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16 ft Duranautic Aluminum Boat Transom Repair

post #1 of 15
Thread Starter 
I just recieved a 16ft duranautic aluminum boat from a co-worker/friend of mine. I noticed the plywood on the transom was rotting so I removed it. After doing so, I noticed the aluminum under the wood had begun to oxidize. Other than the "rot" on the transom, the rest of the boat is very sturdy. What are some options I have to fix the transom?



Should I look into have a piece of aluminum welded to repair the rot or are their other options? Thanks in advance!
post #2 of 15
How bad is the aluminum oxidation? Has there been a substantial lose of material. If not, I would just wire brush off the surface, clean with acetone, and then apply two coats of Rust Bullet (silver). If you feel that it is not structurally sound, it would be advisable to have a plate welded on.

Lastly, replace the plywood with marine grade or CA plywood.
post #3 of 15
Thread Starter 
Quote:
Originally Posted by Wayne Tj View Post
How bad is the aluminum oxidation? Has there been a substantial lose of material. If not, I would just wire brush off the surface, clean with acetone, and then apply two coats of Rust Bullet (silver). If you feel that it is not structurally sound, it would be advisable to have a plate welded on.



Lastly, replace the plywood with marine grade or CA plywood.



Thanks Wayne, I would be more comfortable if I had a piece welded to the transom, just because there is one spot where there is a hole the size of a quarter where one of the screws went that has oxidized.
post #4 of 15
If you have a hole like that, I would definitely have a plate welded on. If you have 1/2" thick plate welded on, you could probably skip the plywood.

If you do put plywood on again, I would still paint the aluminum with Rust Bullet - it will prevent any oxidation in the future. The reason being that moisture gets trapped between the two materials.
post #5 of 15
Thread Starter 
Quote:
Originally Posted by Wayne Tj View Post
If you have a hole like that, I would definitely have a plate welded on. If you have 1/2" thick plate welded on, you could probably skip the plywood.



If you do put plywood on again, I would still paint the aluminum with Rust Bullet - it will prevent any oxidation in the future. The reason being that moisture gets trapped between the two materials.



Thanks for your help wayne, that is what I suspected was the cause of the current oxidation. The boat I believe sat in the woman's yard for a while and when I got to it the plywood it was rotting so badly it looked like mulch when I tried to remove it. I know there is a thread going on right now about "rhino liner" but before I do that I would like to strip the paint, should I use rust bullet on the entire boat?
post #6 of 15
104, you shouldn't have to "rust bullet" the boat. Generally with corrosion, the biggest problems occur when you have a situation where water can sit somewhere. Wherever you have air flow, and water can't "pool" up, you should be fine having it exposed.
post #7 of 15
I would never weld a 'plate' over existing Aluminum.



You can never keep moisture out from between the Hull and the plate. It will corrode again over time. Cut out the 'bad' area and weld in a replacement piece, or sandwich the area with a piece of 1/8" Aluminum on both sides, coat the pieces with 5200 and Rivet it together with Closed end Aluminum Pop rivets.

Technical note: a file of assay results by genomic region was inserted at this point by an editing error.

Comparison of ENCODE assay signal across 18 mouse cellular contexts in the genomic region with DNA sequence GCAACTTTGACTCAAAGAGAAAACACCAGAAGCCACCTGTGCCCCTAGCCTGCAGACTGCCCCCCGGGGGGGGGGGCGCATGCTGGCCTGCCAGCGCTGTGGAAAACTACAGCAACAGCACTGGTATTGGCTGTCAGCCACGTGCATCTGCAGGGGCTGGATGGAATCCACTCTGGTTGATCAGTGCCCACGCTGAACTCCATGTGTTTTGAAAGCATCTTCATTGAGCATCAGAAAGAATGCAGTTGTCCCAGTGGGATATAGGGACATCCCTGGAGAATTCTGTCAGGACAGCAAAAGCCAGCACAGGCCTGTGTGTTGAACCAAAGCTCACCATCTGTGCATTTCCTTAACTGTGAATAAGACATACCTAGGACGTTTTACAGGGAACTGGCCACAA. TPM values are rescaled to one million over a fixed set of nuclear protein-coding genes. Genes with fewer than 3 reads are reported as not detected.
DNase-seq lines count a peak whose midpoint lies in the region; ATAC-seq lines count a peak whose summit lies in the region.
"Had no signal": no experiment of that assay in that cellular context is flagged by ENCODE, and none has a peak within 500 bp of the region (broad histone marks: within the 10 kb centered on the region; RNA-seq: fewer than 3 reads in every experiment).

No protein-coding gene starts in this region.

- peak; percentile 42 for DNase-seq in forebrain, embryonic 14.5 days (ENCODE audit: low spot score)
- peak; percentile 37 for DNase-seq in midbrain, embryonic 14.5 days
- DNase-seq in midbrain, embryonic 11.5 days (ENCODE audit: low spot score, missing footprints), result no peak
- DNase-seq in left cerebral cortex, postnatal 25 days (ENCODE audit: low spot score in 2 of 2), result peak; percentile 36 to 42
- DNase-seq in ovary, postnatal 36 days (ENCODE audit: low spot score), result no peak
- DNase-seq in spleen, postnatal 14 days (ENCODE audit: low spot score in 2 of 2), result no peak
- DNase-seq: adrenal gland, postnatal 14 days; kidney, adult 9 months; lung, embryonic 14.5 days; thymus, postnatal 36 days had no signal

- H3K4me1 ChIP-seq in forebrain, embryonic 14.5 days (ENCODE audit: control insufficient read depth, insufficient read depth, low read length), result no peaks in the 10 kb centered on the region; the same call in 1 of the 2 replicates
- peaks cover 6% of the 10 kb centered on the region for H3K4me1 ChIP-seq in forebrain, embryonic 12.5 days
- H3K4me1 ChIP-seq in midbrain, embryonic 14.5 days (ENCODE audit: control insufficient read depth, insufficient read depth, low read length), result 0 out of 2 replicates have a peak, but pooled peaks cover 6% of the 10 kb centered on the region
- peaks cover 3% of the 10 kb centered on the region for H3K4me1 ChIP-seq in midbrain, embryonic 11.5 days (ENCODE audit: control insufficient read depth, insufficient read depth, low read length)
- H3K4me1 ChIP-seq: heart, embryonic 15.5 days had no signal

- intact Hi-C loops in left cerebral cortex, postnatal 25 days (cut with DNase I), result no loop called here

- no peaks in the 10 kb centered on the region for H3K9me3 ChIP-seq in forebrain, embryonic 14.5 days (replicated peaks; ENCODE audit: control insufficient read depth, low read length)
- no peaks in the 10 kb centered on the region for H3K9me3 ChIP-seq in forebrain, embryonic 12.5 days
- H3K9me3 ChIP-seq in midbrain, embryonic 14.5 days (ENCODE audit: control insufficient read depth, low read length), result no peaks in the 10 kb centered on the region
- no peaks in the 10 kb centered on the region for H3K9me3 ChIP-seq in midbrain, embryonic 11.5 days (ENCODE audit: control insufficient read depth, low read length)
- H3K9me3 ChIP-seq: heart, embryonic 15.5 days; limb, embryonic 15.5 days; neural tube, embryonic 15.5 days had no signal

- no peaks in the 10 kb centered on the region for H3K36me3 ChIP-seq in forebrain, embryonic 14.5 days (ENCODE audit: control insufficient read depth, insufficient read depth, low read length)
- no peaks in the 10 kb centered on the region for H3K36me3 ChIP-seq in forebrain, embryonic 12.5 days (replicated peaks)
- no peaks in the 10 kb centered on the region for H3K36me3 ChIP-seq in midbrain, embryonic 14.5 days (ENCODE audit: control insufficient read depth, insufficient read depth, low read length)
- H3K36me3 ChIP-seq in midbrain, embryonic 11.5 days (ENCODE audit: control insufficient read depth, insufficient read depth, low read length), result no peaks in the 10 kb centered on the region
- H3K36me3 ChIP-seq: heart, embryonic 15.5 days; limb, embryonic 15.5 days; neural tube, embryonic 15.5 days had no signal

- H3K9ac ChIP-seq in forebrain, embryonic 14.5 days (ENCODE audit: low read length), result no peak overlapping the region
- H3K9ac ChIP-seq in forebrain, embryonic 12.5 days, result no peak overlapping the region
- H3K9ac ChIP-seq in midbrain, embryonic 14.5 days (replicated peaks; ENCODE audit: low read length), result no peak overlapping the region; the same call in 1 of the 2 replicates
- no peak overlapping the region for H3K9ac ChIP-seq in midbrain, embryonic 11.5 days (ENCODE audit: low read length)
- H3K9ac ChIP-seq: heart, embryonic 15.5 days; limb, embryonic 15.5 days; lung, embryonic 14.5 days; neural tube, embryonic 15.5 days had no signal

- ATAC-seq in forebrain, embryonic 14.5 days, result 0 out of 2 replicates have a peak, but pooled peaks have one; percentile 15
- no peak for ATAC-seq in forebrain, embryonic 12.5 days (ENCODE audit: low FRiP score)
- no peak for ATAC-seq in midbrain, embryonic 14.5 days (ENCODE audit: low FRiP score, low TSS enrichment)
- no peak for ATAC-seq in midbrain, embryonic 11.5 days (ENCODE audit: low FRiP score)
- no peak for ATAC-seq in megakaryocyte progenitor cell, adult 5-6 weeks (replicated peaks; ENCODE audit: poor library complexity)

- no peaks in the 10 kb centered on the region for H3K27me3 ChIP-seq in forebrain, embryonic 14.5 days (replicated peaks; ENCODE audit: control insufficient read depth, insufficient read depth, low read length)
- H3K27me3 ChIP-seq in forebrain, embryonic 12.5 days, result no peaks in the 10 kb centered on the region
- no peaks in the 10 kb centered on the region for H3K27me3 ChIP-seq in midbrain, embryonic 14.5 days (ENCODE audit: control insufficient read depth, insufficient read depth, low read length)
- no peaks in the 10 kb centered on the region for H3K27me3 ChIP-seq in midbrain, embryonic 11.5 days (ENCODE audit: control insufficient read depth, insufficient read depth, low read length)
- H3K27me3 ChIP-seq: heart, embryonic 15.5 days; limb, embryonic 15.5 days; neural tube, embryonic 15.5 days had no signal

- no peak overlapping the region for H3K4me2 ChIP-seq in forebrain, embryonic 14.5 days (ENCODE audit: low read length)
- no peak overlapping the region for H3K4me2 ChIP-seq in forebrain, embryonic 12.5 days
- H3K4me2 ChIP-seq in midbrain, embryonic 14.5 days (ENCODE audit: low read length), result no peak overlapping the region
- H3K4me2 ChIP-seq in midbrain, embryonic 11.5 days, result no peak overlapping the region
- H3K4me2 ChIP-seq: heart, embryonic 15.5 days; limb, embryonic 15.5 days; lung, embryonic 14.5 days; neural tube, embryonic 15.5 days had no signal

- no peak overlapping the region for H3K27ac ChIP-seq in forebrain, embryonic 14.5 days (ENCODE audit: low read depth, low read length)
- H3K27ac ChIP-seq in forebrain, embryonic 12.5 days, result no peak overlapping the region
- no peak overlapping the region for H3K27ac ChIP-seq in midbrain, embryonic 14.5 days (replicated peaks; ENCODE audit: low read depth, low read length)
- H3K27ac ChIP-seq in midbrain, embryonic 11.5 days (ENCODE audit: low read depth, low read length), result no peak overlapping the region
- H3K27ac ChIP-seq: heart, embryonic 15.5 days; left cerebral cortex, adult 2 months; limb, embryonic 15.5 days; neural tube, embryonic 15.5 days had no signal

ETA: What you are seeing is Galvanic corrosion. Cause is dissimilar metals. On all the 'Tin' boats I have owned, I bolt on a Zinc Anode someplace and change it every couple of years.
post #8 of 15
well if the bolts are stainless, it's probably more of the dusting, which is oxidation, but it could be galvanic corrosion.

I think Wayne TJ was calling a "plate" was the entire sheet of transom aluminum. And be careful about choosing a Tig Welder, make sure the guy works with aluminum a lot, because Tig is tough, especially in structural applications.
post #9 of 15
Thread Starter 
Thanks for the tips guys. My dads buddy does a lot of welding with aluminum. We are going to cut out the piece that is rotting and then make the transom out of marine grade plywood which we will coat with fiberglass to try and keep out maximum moisture. fortunately the man's father whom I used to baby sit for used to deal duranautic boats in the area so he is very familiar with them!
post #10 of 15

My friend has the same boat and same problem.  He feels it is an electroyosis issues.  His transom was replaced under warranty but again is corroding.  His solution is to disconnect the battery when the boat is not in use.

post #11 of 15
I realize this is a 2 year old post that was added to recently but just as an FYI, Duranautic now uses an all aluminum transom and transom support bracket.

I bought a used 2007 that originally had a wood transom. The previous owner cracked it by hanging too large of an outboard. The Duranautic dealer replaced the wood with a new factory built aluminum one. The boat now has no wood in it at all.
post #12 of 15
Hey PM Casting,

What did it cost?
post #13 of 15
Eric S, I bought the boat from the Duranautic dealer after the repair was done, so I don't know the cost. The dealer told me the story behind the transom repair.
The previous owner hung a 40hp outboard on a boat rated for a 25hp max. I think just bouncing the extra weight on the transom while trailering is what probably craccked the wood. The aluminum replacement looks like an easy bolt on installation.
post #14 of 15
Oh ok, thanks. Was the dealer Bry's? I bought mine there in 2000. I'm having the same issue as Oneofour. I didn't realize they could just replace the transom. Maybe I'll inquire there as to the cost if that was the same place that did the repair.
post #15 of 15
yup, it was Jim Bry.
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